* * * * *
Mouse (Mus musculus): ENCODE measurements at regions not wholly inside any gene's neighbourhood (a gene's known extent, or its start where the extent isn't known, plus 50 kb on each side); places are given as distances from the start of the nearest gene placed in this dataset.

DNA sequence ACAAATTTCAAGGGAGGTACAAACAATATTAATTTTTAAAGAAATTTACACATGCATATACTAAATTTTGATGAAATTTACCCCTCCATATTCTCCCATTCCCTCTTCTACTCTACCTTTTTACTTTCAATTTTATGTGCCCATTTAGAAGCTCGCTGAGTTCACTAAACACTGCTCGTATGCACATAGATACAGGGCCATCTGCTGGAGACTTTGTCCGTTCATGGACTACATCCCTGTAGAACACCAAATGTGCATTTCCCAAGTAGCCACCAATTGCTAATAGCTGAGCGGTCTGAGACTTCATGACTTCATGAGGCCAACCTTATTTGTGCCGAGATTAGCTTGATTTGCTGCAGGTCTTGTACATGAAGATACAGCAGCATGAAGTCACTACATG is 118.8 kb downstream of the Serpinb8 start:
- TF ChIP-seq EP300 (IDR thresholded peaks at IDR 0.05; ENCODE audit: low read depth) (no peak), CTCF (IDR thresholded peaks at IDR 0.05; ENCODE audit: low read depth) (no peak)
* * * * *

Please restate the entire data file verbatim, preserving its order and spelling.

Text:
Mouse (Mus musculus): ENCODE measurements at regions not wholly inside any gene's neighbourhood (a gene's known extent, or its start where the extent isn't known, plus 50 kb on each side); places are given as distances from the start of the nearest gene placed in this dataset.

DNA sequence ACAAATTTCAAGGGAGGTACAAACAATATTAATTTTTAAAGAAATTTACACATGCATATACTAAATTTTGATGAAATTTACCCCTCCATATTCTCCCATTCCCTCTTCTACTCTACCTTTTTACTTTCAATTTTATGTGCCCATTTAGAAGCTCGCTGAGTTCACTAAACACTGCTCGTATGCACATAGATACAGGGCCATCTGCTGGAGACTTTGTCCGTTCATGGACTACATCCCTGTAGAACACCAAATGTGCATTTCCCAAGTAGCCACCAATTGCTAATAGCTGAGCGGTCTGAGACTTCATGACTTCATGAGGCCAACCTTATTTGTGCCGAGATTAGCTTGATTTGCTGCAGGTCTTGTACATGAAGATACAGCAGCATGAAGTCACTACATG is 118.8 kb downstream of the Serpinb8 start:
- TF ChIP-seq EP300 (IDR thresholded peaks at IDR 0.05; ENCODE audit: low read depth) (no peak), CTCF (IDR thresholded peaks at IDR 0.05; ENCODE audit: low read depth) (no peak)